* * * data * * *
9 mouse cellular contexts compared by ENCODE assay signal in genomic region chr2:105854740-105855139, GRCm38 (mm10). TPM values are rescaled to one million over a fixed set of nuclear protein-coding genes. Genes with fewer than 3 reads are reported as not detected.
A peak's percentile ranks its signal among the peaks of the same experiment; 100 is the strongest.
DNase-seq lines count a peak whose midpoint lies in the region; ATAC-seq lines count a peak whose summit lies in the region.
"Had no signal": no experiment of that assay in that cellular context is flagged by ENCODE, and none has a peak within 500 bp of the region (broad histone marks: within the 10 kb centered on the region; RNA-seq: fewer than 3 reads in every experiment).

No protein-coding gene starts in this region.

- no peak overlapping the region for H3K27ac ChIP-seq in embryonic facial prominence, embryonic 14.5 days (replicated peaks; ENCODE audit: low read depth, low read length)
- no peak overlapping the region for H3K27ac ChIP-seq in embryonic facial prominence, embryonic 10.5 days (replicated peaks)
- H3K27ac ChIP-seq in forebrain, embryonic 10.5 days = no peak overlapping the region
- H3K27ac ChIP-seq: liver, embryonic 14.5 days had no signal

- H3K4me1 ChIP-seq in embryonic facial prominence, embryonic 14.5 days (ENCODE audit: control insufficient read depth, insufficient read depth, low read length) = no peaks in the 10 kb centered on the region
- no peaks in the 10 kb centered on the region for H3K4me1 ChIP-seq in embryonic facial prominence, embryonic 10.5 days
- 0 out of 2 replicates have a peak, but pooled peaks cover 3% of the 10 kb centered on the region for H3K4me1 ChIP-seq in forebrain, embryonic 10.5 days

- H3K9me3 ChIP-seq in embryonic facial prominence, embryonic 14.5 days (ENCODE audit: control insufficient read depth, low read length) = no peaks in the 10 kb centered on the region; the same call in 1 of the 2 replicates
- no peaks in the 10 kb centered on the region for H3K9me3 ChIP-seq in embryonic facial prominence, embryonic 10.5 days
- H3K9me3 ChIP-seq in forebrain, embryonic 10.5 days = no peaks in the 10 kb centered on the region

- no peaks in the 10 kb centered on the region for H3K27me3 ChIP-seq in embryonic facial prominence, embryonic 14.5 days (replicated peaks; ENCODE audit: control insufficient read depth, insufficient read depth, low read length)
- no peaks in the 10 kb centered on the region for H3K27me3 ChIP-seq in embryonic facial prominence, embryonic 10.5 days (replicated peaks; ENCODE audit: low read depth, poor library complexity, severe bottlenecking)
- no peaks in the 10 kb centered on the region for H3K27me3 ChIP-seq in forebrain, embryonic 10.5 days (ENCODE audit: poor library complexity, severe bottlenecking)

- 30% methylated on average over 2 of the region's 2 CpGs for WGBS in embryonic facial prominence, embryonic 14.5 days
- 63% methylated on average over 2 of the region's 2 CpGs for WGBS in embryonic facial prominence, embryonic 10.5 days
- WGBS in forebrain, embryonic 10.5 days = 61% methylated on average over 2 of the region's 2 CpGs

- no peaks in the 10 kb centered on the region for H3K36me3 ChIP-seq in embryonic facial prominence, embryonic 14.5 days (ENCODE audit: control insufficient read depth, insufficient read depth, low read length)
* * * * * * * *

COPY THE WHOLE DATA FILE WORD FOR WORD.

9 mouse cellular contexts compared by ENCODE assay signal in genomic region chr2:105854740-105855139, GRCm38 (mm10). TPM values are rescaled to one million over a fixed set of nuclear protein-coding genes. Genes with fewer than 3 reads are reported as not detected.
A peak's percentile ranks its signal among the peaks of the same experiment; 100 is the strongest.
DNase-seq lines count a peak whose midpoint lies in the region; ATAC-seq lines count a peak whose summit lies in the region.
"Had no signal": no experiment of that assay in that cellular context is flagged by ENCODE, and none has a peak within 500 bp of the region (broad histone marks: within the 10 kb centered on the region; RNA-seq: fewer than 3 reads in every experiment).

No protein-coding gene starts in this region.

- no peak overlapping the region for H3K27ac ChIP-seq in embryonic facial prominence, embryonic 14.5 days (replicated peaks; ENCODE audit: low read depth, low read length)
- no peak overlapping the region for H3K27ac ChIP-seq in embryonic facial prominence, embryonic 10.5 days (replicated peaks)
- H3K27ac ChIP-seq in forebrain, embryonic 10.5 days = no peak overlapping the region
- H3K27ac ChIP-seq: liver, embryonic 14.5 days had no signal

- H3K4me1 ChIP-seq in embryonic facial prominence, embryonic 14.5 days (ENCODE audit: control insufficient read depth, insufficient read depth, low read length) = no peaks in the 10 kb centered on the region
- no peaks in the 10 kb centered on the region for H3K4me1 ChIP-seq in embryonic facial prominence, embryonic 10.5 days
- 0 out of 2 replicates have a peak, but pooled peaks cover 3% of the 10 kb centered on the region for H3K4me1 ChIP-seq in forebrain, embryonic 10.5 days

- H3K9me3 ChIP-seq in embryonic facial prominence, embryonic 14.5 days (ENCODE audit: control insufficient read depth, low read length) = no peaks in the 10 kb centered on the region; the same call in 1 of the 2 replicates
- no peaks in the 10 kb centered on the region for H3K9me3 ChIP-seq in embryonic facial prominence, embryonic 10.5 days
- H3K9me3 ChIP-seq in forebrain, embryonic 10.5 days = no peaks in the 10 kb centered on the region

- no peaks in the 10 kb centered on the region for H3K27me3 ChIP-seq in embryonic facial prominence, embryonic 14.5 days (replicated peaks; ENCODE audit: control insufficient read depth, insufficient read depth, low read length)
- no peaks in the 10 kb centered on the region for H3K27me3 ChIP-seq in embryonic facial prominence, embryonic 10.5 days (replicated peaks; ENCODE audit: low read depth, poor library complexity, severe bottlenecking)
- no peaks in the 10 kb centered on the region for H3K27me3 ChIP-seq in forebrain, embryonic 10.5 days (ENCODE audit: poor library complexity, severe bottlenecking)

- 30% methylated on average over 2 of the region's 2 CpGs for WGBS in embryonic facial prominence, embryonic 14.5 days
- 63% methylated on average over 2 of the region's 2 CpGs for WGBS in embryonic facial prominence, embryonic 10.5 days
- WGBS in forebrain, embryonic 10.5 days = 61% methylated on average over 2 of the region's 2 CpGs

- no peaks in the 10 kb centered on the region for H3K36me3 ChIP-seq in embryonic facial prominence, embryonic 14.5 days (ENCODE audit: control insufficient read depth, insufficient read depth, low read length)